Mahmoud Almunirawi: Nine Images from an Ongoing Project

So. Avelaval. My leaves have drifted from me. All. But one clings still. I’ll bear it on me. To remind me of. Lff! So soft this morning, ours. Yes. Carry me along, taddy, like you done through the toy fair! If I seen him bearing down on me now under whitespread wings like he’d come from Arkangels, I sink I’d die down over his feet, humbly dumbly, only to washup. Yes, tid. There’s where. First. We pass through grass behush the bush to. Whish! A gull. Gulls. Far calls. Coming, far! End here. Us then. Finn, again! Take. Bussoftlhee, mememormee! Till thousendsthee. Lps. The keys to. Given! A way a lone a last a loved a long the—riverrun, past Eve and Adam’s, from swerve of shore to bend of bay, brings us by a commodius vicus of recirculation back to Howth Castle and Environs.

Text from Finnegans Wake by James Joyce

Youssef Rakha: Revolution’s Residue

I had my camera when I went out to demonstrate on Friday, January 28, the climax of the Egyptian revolution (January 25-February 11, 2011). I was on the streets for over twelve hours but I took only two pictures; they were to sit for years on my hard drive, unedited and undisplayed: my only trophies from the revolution. Unlike the majority of “Arab Spring revolutionaries”, from the moment Tahrir Square was occupied in the small hours of Saturday, January 29 and until the long-time president Hosni Mubarak stepped down, I felt that I couldn’t photograph and protest at the same time, that to be photographing would render my presence in the protests insincere and that the protests were about more important things than photography.

At the same time the figures and the faces that I saw daily in and around the protests, and which belonged to both “revolutionaries” and “counterrevolutionaries”, imprinted themselves on my mind more forcefully than ever before: sullen and despairing men, slim women in high heels and children everywhere.

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Mahmoud Almunirawi: A Psychological Epidemic

By Mahmoud Al Manyarawi

I think I must be crazy, or have a short circuit in my brain; it feels like I can’t think in a right way, a way that guarantees any other destination in this life.

Taking decisions – any decisions – is a serious crisis in my life, so it feels like I’m paddling. I’ve tried, at least I think I’ve tried to edit my position, to lie down on my comfortable side, but where can one find a side in dimensionlessness? Failure echoes in the present and makes me tap deeper into my fragility. A psychological epidemic destroys my imaginary pictures of my self.

What can one do more than go on trying to live, though, since living is an involuntary daily activity that routinely robs us of our will to choose.

So I wake up every day carrying this box of contradictions about and trying as much as I possibly can to organize the mess. But I fail. A daily failure that reminds me of the greater failure of our existence. So I sleep on it, only to ironically try again when I wake up as if I didn’t yesterday.

I know I don’t have anything new to say, but repeating what can be repeated is the only way to emphasize nothing.

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Backgammon in the Ruins of an Old Palace of Saddam Hussein’s: Bezav Mahmod and the Image of Kurdistan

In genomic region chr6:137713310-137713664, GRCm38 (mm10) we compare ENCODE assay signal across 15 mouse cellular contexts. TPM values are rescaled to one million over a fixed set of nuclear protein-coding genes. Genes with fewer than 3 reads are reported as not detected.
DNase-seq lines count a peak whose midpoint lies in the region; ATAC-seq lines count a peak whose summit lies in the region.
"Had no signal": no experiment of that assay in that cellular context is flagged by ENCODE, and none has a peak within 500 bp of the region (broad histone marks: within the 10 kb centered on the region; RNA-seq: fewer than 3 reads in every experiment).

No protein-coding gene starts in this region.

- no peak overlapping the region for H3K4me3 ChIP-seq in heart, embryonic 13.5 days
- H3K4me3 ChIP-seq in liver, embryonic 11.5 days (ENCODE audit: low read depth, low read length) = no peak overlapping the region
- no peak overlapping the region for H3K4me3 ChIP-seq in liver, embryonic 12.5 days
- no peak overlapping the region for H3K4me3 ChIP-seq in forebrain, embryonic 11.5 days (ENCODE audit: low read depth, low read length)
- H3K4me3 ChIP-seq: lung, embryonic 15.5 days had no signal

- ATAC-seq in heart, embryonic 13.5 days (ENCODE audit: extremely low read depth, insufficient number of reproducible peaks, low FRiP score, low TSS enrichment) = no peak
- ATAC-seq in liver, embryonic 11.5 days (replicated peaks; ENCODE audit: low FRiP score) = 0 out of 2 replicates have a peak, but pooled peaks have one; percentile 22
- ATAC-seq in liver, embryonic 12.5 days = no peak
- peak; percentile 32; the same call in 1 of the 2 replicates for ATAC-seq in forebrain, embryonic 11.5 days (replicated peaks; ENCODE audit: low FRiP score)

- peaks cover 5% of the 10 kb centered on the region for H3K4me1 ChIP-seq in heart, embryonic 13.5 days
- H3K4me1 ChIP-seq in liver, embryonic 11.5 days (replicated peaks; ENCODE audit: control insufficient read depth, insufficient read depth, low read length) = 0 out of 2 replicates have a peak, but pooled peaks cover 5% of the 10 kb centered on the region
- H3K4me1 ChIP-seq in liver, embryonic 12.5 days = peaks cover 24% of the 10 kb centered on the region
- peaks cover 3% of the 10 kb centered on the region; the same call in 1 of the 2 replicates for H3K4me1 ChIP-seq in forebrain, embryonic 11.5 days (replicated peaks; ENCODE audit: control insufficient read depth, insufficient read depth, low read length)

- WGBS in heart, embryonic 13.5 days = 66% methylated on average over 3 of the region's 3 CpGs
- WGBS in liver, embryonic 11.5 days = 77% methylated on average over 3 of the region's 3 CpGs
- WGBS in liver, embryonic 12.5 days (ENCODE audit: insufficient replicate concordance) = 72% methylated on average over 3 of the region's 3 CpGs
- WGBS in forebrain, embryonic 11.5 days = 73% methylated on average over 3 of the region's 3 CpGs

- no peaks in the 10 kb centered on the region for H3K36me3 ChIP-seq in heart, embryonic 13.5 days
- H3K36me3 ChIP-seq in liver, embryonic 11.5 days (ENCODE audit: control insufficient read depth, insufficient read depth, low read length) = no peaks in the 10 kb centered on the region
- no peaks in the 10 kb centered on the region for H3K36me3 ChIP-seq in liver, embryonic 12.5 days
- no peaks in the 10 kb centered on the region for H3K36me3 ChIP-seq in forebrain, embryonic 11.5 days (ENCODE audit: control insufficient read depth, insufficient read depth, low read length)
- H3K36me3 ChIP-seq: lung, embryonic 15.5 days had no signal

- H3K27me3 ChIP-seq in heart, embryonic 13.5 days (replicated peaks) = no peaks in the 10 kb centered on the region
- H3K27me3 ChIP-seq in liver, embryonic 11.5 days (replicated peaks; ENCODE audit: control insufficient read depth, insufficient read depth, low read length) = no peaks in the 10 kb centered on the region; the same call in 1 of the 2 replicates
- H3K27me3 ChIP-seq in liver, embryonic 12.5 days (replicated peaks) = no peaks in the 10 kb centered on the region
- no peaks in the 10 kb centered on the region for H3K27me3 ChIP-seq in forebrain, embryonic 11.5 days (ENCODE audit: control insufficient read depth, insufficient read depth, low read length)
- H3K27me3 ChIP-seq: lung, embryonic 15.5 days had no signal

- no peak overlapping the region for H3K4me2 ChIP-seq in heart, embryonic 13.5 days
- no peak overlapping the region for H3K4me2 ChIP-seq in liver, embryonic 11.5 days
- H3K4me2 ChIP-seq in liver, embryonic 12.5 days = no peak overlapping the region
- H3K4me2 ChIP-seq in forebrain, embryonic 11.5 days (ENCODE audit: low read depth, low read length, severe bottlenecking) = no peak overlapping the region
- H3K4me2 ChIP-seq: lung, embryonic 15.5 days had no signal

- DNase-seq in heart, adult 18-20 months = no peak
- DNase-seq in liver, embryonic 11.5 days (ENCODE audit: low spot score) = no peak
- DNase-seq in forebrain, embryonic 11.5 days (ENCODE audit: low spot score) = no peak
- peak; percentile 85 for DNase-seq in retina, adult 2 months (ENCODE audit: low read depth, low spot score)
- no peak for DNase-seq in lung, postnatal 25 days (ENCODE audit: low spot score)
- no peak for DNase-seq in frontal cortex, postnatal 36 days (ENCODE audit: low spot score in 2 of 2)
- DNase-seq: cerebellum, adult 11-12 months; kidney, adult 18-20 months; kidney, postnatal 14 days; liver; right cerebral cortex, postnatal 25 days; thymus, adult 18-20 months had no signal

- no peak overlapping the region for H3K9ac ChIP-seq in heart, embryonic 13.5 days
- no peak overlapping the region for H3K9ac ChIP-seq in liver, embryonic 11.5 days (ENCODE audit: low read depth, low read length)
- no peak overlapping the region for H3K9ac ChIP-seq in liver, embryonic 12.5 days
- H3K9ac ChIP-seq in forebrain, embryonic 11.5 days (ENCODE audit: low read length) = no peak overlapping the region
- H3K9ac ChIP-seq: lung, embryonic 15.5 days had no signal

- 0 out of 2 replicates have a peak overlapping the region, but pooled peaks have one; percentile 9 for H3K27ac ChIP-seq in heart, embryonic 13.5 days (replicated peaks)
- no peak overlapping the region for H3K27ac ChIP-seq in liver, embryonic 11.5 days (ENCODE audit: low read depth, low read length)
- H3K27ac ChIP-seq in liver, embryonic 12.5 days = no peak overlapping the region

Once, long ago, my mother fled a genocide (the Al Anfal campaign). She fled on foot over massive Kurdish mountains carrying me on her back and my little brother in her stomach.

My grandparents, Kurdish villagers/farmers, were faced with brutal oppression. They were forced into the Kurdish struggle, taking up arms to resist the annihilation of their identity. For 50 years they lived with war and the struggle of the Kurds. My grandfather Selman Mahmod Bamernî became a peshmerga at an early age. He was involved in many bloody battles and lost many comrades in the process. He was seriously injured twice, and twice placed in Iraqi prisons. He was often separated from his family, once for over five years, so long that, when he came back, his youngest children did not recognize their own father. He has devoted his life to the Kurdish struggle. A humble person with honor, compassion and an absolutely wonderful sense of humor. He has made many laugh heartily in his day.

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“Photography Is My Therapist”: the iPhone Photo World of Ornella Mignella

“I am not a photographer,” says the Italy-based Ornella Mignella, known on Instagram as @miss_golightly_the_cat and otherwise very reticent about herself. “Photography is my therapist. It helps me to accept myself and what happens to me. Acceptance is not resignation but a form of consciousness raising, an instantaneous clarity of thought captured in a picture. I use my iPhone 5 and some apps to edit my photos.”


Peter never came back

I play the role of Wendy, who waits for Peter Pan until her death. She lies on the floor, we don’t know if she tries to fly to reach Peter or dies of missing him. Her death is every existential failure, it is my generation’s failure, our broken dreams. Peter is everything we can’t reach, something we lost forever.

We only know that he flew away with Tinker Bell. Wendy flew away too.

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Youssef Rakha: Sisi Rayisi

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